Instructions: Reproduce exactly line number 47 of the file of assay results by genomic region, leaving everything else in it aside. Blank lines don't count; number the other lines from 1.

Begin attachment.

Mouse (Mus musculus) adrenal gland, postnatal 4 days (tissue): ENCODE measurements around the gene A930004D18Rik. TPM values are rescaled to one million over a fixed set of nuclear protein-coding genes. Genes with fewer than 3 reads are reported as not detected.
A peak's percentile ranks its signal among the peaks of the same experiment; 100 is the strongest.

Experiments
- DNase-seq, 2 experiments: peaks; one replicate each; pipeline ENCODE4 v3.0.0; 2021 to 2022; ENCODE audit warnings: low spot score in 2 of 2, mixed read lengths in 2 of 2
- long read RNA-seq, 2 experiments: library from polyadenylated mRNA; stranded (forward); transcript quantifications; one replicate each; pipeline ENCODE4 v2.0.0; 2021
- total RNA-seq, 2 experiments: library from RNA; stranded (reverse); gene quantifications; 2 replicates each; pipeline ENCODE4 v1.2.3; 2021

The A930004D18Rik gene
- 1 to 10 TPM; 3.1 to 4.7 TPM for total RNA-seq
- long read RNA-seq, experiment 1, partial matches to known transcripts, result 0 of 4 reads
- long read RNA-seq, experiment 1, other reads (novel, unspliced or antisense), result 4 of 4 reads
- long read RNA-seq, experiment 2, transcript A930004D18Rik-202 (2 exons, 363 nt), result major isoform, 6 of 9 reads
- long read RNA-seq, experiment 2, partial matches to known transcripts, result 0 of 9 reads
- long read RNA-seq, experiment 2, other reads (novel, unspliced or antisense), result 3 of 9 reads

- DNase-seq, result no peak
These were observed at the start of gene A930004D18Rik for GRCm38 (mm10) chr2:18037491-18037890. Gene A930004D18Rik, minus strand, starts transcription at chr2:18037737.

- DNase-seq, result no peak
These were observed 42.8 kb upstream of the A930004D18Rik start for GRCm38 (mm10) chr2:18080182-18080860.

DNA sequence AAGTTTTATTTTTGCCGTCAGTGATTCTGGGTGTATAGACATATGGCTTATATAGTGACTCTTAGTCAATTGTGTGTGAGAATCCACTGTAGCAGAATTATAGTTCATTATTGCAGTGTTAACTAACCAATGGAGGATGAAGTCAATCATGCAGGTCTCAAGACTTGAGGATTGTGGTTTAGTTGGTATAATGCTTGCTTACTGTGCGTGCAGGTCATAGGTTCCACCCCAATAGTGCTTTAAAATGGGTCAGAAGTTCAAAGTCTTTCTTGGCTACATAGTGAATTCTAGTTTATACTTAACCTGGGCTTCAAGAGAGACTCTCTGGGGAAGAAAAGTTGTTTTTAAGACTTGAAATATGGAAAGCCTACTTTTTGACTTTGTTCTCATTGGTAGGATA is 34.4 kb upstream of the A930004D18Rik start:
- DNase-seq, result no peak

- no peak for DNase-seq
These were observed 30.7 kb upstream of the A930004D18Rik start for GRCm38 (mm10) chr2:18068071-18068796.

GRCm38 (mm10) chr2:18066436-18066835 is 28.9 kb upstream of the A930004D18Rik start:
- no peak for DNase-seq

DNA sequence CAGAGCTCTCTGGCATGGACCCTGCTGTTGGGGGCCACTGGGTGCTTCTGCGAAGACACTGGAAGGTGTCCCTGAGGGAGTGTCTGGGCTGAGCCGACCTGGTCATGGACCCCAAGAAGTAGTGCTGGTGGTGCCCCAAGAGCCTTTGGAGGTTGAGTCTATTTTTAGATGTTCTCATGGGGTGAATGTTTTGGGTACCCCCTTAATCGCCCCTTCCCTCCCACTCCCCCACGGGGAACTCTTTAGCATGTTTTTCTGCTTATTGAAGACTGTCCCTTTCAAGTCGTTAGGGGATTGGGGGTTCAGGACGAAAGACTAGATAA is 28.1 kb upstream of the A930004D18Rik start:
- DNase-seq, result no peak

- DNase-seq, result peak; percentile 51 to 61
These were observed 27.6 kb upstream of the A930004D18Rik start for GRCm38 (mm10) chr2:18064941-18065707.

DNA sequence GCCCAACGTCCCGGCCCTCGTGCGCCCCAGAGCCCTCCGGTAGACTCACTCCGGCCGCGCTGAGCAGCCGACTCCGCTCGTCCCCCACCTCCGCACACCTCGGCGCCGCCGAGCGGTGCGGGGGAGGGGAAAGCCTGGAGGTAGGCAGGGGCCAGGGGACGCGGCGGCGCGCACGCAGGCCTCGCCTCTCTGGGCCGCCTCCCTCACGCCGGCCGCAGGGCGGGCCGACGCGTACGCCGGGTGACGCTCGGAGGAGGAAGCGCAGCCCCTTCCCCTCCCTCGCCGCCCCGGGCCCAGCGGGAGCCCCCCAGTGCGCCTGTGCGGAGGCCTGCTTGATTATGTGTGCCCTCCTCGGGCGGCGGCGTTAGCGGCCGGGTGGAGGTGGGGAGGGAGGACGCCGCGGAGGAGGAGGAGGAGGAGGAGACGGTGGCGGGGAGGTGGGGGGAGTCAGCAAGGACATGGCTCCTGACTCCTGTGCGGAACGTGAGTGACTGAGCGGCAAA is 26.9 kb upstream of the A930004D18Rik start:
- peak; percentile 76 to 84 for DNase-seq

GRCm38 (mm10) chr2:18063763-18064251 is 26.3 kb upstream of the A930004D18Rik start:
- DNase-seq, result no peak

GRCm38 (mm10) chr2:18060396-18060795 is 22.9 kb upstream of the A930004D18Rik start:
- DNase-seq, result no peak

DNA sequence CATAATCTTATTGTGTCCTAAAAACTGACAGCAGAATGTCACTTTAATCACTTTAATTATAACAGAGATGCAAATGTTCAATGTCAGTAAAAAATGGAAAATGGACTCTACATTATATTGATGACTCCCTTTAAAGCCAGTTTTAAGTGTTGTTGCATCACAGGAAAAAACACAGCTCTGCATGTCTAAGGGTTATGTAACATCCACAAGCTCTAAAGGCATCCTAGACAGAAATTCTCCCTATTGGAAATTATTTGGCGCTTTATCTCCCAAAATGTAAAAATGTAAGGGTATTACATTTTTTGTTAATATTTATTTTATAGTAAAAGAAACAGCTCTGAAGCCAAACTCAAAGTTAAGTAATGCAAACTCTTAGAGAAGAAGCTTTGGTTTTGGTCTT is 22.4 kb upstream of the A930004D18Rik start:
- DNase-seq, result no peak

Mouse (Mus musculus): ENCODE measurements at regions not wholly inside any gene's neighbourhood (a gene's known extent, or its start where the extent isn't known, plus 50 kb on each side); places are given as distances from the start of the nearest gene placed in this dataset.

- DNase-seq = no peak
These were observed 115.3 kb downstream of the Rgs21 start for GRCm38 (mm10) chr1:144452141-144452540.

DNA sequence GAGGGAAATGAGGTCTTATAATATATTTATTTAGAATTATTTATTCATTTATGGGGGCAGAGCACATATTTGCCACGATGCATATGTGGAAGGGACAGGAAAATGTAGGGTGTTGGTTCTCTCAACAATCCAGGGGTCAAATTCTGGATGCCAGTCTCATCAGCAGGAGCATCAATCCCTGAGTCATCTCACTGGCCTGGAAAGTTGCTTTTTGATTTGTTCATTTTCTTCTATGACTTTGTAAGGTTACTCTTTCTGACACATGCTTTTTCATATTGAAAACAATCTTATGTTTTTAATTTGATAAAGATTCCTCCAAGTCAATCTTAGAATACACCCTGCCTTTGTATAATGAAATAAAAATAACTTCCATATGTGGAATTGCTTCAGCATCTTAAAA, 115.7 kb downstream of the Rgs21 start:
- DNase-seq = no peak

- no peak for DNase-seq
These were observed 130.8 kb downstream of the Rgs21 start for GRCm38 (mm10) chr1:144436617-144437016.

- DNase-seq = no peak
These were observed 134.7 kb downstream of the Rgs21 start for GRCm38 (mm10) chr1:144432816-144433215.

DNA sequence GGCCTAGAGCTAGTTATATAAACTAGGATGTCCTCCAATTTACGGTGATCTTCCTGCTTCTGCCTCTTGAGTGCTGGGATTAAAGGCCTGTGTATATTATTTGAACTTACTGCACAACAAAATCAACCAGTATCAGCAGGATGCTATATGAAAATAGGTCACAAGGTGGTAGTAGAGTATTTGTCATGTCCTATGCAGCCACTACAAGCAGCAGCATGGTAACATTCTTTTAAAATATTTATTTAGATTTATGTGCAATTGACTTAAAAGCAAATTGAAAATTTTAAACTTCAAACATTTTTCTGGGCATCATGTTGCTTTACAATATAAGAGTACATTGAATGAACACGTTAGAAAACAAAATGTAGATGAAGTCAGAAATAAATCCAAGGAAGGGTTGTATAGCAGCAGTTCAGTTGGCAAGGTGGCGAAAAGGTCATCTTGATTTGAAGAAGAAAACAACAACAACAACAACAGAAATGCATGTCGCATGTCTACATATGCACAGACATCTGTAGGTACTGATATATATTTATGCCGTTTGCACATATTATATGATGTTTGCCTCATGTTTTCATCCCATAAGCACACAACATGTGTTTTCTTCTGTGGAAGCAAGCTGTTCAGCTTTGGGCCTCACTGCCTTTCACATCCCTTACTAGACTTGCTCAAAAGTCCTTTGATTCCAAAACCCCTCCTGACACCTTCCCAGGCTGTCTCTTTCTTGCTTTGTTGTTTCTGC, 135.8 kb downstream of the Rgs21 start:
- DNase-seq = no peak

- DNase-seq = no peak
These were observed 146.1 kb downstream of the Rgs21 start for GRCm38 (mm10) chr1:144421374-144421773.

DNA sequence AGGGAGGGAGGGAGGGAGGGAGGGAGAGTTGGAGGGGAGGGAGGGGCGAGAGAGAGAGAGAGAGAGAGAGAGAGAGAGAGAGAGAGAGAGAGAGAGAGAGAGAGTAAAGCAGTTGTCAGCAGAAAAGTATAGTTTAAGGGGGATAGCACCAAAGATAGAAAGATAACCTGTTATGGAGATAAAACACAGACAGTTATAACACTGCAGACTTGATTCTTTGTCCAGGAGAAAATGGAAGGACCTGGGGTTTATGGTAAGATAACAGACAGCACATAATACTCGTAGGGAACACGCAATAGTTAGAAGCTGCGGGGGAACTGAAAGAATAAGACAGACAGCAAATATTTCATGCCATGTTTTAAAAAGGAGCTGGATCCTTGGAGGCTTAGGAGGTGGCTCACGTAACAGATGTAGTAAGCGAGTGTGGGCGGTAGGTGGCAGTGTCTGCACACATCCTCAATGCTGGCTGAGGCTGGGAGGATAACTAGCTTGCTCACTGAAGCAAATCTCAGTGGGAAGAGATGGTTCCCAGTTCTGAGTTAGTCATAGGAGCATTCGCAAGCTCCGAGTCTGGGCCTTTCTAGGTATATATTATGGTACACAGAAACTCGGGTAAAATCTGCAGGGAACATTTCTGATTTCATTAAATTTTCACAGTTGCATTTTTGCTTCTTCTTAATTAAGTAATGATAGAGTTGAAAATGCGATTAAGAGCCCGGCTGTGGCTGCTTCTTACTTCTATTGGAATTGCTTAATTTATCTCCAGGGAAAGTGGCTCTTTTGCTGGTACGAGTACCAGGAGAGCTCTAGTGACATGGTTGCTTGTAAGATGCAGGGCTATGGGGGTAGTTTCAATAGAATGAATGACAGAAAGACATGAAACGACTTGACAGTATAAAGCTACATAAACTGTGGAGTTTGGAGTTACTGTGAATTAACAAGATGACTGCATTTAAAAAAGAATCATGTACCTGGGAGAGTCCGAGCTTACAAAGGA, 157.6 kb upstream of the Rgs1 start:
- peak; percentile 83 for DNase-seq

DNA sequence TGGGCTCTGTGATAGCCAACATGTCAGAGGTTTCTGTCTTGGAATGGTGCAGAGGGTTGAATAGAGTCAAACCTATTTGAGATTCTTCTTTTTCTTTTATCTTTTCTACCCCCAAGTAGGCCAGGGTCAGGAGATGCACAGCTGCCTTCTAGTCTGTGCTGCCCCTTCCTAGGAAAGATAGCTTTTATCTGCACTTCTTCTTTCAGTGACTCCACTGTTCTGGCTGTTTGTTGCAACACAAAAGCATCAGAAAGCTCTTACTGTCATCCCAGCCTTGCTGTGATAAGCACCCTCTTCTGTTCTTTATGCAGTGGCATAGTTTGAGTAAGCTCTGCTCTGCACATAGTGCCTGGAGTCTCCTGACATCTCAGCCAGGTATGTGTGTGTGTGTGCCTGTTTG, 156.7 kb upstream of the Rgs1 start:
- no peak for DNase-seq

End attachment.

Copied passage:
- DNase-seq = no peak